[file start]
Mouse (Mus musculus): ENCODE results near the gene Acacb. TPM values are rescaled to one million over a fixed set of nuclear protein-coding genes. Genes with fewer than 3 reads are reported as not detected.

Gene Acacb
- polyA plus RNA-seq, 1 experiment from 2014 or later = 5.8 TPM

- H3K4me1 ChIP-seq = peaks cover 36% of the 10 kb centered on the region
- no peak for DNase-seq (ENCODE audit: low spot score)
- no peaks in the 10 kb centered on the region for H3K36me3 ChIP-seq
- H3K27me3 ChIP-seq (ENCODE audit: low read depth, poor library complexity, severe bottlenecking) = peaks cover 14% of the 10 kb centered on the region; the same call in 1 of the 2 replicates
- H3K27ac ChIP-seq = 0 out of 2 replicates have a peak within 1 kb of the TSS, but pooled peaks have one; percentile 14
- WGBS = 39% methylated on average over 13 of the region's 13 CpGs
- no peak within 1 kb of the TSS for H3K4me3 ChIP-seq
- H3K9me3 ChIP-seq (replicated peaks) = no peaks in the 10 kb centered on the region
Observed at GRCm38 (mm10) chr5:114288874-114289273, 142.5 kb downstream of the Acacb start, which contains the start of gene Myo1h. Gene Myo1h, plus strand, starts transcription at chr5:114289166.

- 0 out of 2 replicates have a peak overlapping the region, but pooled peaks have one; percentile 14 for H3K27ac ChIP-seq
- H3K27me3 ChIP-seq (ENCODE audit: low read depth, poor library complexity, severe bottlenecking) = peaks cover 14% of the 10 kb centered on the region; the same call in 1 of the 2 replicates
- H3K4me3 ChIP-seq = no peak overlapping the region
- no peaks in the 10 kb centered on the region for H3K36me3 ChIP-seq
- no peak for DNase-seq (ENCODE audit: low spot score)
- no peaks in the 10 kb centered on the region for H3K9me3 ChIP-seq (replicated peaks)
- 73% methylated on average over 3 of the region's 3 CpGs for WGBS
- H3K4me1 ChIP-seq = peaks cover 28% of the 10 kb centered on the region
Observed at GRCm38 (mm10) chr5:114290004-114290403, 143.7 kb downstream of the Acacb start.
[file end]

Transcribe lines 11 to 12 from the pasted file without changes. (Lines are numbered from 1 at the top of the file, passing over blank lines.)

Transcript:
- H3K9me3 ChIP-seq (replicated peaks) = no peaks in the 10 kb centered on the region
Observed at GRCm38 (mm10) chr5:114288874-114289273, 142.5 kb downstream of the Acacb start, which contains the start of gene Myo1h. Gene Myo1h, plus strand, starts transcription at chr5:114289166.